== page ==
Logic Slams Universal Music Group For Not Letting Twitch Streamers To Stream His Music

Logic wants the gaming community to enjoy his music

Logic Slams Universal Music Group For Not Letting Twitch Streamers To Stream His Music
Image Credits: Minnesota State Fair

Numerous content creators have faced copyrights issues and DMCA takedowns on streaming platforms for playing popular songs on stream even if they use it for seconds. This copyrights battle has forced many content creators to find alternate ways to play music on their live streams or risk getting banned from the streaming platform.

According to rapper turned streamer, Logic any streamers who wish to play his music and any copyright strikes are directly coming from UMG and not him, Universal Music Group has signed exclusivity deal with Logic. After releasing his new album No Pressure, he announced his retirement from rapping and signed an exclusivity streaming deal with Twitch.

Logic expressed his disapproval via. Twitter which clearly signifies his struggles to get approval from UMG to allow Ninja and other streamers to play his music which clearly Logic wants them to enjoy his music.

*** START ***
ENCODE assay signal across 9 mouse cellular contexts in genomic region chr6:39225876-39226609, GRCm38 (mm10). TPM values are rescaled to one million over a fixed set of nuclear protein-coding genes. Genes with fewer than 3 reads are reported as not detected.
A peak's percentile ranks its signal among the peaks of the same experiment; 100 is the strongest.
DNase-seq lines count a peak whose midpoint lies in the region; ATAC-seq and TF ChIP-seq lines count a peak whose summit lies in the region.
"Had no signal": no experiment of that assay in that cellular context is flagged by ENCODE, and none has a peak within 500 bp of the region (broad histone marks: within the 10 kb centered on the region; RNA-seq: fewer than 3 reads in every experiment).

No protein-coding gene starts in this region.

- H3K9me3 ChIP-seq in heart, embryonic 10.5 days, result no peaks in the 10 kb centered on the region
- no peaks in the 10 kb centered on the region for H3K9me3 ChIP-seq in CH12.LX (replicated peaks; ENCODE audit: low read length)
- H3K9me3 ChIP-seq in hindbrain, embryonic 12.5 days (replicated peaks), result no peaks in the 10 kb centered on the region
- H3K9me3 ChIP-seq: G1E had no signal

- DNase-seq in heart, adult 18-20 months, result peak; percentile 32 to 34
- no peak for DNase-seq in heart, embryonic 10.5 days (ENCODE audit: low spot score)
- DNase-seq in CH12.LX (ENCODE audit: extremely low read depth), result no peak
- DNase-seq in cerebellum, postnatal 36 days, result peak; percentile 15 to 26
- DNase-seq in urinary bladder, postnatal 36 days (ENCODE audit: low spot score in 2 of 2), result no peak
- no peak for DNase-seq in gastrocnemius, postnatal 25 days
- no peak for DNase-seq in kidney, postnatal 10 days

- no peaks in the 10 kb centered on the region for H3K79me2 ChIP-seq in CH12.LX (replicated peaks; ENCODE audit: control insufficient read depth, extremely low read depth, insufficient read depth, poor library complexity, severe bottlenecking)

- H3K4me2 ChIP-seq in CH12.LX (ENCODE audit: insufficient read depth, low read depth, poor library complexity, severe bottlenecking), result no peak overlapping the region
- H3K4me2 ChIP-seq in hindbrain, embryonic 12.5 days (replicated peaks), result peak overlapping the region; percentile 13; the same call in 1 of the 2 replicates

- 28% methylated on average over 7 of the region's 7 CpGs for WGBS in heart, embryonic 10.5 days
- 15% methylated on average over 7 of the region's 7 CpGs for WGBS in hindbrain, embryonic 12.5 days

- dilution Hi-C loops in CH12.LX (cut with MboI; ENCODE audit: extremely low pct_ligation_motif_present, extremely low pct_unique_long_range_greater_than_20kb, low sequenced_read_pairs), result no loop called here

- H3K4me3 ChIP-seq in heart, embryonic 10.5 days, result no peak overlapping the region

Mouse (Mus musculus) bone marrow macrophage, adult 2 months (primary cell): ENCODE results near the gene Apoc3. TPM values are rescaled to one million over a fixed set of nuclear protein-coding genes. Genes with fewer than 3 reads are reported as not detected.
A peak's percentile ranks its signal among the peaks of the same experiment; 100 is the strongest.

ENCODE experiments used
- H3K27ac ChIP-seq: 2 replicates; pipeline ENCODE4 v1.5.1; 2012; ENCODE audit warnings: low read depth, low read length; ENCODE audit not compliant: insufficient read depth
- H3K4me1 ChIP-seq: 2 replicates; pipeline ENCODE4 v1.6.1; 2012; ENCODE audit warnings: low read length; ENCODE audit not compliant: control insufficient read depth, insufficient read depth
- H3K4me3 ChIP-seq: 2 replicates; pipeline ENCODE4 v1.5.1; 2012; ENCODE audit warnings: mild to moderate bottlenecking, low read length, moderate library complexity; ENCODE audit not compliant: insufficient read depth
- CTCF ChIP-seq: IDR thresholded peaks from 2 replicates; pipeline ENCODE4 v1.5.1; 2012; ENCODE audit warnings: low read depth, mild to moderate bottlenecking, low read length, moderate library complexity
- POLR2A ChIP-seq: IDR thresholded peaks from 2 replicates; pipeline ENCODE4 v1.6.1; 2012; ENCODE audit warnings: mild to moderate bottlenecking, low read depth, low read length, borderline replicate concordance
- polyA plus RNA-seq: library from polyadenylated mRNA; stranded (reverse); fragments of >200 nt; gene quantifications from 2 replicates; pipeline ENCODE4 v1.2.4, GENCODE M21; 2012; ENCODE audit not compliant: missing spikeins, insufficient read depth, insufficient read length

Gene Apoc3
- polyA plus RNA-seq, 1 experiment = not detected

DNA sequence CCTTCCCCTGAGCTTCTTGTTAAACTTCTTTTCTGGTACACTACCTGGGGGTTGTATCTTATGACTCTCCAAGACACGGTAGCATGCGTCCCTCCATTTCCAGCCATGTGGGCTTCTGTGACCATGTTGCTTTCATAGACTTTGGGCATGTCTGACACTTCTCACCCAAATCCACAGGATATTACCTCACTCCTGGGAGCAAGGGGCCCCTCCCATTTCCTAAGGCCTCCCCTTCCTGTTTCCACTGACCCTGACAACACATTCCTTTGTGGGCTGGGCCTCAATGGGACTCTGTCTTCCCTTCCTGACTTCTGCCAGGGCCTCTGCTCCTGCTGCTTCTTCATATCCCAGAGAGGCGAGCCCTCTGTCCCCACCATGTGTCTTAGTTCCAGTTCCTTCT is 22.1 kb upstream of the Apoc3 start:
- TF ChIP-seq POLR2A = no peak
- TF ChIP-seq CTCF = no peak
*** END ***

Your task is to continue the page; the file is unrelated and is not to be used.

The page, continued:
“Too many of my gaming homies, Ninja included, have wanted to play my music during streams and on YouTube but UMG won’t let me,” Logic said “I want to give to this great community and allow them to use my music for free! This is beyond a dollar sign. I want the community to enjoy my music.”

UMG has come down hard on YouTube content creators for years now, this is because YouTube allows premium music labels to automatically issue a copyright strike on YouTube channels even if they use for seconds. In this situation, either you give all the revenue you earned for that video to UMG or risk getting terminated, three strikes and your channel will be terminated permanently from YouTube.

To completely avoid this hassle, many content creators find alternate ways to stream music on their live stream and completely avoid popular songs especially if it’s a premium record label.

Content Creator for 100Thieves Jack “CouRage” Dunlop says that he has had several conversations with many artists who want content creators to play their music but this pursuit was always slashed by record labels. He added that artists “feel trapped” and “want their music to be played but don’t get approval”

Facebook Gaming earlier announced that they have worked out a deal with major music labels and that they will allow streaming their music with a condition that the music shouldn’t be the focus of your stream. “Your stream should be about gaming, not music,” Facebook said. Twitch is likely to follow Facebook’s steps and get approval but YouTube is a battleground for copyright strikes it has been a major problem for over a decade now. So don’t expect much from YouTube.